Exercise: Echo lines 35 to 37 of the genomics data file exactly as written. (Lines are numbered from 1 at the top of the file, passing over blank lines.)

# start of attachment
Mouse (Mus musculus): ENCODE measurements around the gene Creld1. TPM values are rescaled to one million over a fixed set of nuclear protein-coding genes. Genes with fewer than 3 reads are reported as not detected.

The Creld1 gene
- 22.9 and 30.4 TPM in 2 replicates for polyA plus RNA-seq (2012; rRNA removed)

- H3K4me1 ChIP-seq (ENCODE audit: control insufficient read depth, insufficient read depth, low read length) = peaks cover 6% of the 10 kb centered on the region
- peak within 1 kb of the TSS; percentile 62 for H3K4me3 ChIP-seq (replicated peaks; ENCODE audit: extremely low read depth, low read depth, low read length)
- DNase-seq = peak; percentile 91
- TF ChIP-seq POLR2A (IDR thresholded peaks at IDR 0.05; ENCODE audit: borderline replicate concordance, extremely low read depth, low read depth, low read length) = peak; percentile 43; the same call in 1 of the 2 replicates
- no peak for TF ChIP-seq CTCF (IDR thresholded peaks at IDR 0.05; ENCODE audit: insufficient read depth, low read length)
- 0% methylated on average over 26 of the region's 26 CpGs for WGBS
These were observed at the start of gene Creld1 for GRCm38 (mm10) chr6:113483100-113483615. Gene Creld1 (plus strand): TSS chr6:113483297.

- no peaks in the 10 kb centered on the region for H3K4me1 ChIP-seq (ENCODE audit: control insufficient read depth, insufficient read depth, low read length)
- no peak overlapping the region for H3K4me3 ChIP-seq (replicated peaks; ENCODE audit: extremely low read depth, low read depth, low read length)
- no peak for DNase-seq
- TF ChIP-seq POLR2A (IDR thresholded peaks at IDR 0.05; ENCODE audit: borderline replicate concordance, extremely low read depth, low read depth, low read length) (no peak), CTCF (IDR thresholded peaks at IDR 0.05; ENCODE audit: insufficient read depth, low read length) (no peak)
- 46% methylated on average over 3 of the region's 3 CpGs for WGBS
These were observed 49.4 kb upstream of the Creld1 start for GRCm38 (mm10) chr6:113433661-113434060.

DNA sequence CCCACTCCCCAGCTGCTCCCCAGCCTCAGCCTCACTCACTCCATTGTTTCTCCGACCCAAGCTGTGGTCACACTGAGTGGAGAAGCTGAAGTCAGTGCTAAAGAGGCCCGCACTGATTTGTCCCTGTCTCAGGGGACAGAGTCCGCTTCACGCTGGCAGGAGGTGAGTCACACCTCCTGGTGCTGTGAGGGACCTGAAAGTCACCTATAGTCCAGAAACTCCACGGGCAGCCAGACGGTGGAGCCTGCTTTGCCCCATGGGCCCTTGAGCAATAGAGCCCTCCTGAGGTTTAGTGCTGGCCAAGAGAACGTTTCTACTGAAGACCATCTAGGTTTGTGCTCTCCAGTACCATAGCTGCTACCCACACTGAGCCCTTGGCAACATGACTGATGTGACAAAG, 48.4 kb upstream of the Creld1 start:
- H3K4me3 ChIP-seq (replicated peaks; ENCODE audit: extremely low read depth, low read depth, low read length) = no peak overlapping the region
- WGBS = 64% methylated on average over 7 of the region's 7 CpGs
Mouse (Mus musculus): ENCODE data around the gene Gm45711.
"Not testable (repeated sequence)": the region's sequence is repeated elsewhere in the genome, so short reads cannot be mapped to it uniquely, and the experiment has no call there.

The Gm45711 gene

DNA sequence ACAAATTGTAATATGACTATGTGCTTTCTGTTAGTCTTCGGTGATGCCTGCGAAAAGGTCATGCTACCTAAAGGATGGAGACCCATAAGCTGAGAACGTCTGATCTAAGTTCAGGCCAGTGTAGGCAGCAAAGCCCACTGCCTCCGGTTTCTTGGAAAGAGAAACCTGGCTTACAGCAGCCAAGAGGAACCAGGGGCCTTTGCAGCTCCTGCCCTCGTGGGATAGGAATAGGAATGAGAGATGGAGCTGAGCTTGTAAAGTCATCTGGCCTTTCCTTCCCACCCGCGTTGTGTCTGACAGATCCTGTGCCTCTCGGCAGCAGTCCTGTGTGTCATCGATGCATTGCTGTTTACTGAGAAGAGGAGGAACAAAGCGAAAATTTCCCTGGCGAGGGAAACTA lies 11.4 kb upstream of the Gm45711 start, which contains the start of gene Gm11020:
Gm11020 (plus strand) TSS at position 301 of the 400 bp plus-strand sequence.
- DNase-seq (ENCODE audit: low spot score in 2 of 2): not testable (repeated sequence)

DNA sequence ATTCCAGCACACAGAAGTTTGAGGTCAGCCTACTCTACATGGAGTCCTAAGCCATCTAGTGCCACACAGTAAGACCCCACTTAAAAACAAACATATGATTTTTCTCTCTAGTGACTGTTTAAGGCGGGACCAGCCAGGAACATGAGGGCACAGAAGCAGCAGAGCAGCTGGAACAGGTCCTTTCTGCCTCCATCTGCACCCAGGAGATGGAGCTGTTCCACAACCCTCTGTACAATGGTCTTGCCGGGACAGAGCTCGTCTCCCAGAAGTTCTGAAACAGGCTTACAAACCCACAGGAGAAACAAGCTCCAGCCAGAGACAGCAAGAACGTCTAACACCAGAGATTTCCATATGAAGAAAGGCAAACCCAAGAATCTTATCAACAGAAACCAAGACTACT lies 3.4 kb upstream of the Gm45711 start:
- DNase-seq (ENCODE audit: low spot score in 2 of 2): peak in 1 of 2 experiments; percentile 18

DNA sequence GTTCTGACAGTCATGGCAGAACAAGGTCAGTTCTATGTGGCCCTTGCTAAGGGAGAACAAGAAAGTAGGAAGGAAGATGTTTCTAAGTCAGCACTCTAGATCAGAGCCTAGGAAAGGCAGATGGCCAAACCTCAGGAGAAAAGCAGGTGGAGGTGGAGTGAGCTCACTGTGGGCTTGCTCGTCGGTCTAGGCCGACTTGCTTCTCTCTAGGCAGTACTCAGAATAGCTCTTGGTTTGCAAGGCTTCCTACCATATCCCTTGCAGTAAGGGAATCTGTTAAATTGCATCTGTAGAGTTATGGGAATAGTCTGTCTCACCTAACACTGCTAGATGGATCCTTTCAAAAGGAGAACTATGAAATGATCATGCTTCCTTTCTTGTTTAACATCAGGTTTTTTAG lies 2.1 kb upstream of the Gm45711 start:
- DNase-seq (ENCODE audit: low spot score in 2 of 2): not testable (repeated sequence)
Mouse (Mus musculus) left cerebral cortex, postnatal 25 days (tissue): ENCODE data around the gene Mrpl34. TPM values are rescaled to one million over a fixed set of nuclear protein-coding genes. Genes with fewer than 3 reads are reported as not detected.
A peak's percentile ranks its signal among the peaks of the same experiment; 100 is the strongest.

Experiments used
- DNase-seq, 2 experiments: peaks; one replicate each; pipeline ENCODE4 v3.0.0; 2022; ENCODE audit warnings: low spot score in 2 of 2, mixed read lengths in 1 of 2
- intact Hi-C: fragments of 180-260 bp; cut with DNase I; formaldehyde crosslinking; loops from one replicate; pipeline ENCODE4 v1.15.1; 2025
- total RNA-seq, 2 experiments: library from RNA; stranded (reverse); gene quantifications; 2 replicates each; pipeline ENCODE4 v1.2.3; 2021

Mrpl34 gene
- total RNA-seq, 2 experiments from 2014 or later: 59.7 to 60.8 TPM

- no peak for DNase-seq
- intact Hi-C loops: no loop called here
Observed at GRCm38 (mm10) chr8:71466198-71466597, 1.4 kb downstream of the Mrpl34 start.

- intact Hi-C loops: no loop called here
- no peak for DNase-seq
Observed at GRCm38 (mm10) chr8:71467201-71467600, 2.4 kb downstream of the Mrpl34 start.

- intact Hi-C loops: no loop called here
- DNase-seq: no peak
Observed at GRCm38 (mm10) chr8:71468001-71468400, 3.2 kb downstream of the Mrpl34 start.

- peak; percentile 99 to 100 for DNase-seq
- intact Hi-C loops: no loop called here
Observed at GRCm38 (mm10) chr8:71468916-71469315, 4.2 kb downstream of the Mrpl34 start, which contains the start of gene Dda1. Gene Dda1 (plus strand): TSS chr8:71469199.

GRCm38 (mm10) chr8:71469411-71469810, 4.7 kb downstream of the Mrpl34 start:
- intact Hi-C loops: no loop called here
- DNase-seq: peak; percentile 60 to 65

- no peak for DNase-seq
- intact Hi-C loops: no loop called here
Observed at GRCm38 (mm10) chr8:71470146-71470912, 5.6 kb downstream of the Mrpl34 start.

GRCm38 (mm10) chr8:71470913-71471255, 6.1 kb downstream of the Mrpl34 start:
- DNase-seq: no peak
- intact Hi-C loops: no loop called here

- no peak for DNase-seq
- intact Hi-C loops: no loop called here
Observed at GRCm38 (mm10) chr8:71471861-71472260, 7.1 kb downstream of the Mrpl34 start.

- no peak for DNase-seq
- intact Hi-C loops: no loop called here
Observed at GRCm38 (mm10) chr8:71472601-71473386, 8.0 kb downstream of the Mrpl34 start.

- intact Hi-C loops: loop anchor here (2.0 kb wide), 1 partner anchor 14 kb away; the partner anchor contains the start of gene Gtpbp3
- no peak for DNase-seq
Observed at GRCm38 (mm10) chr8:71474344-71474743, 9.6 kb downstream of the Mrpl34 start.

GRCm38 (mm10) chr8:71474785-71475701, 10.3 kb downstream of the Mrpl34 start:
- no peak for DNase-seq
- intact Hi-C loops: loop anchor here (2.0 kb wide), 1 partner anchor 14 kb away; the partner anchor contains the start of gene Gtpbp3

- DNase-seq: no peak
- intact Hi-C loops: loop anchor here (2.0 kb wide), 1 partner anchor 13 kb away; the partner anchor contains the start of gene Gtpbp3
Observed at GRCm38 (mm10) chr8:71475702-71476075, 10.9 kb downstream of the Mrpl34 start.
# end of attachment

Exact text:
- total RNA-seq, 2 experiments: library from RNA; stranded (reverse); gene quantifications; 2 replicates each; pipeline ENCODE4 v1.2.3; 2021

Mrpl34 gene
- total RNA-seq, 2 experiments from 2014 or later: 59.7 to 60.8 TPM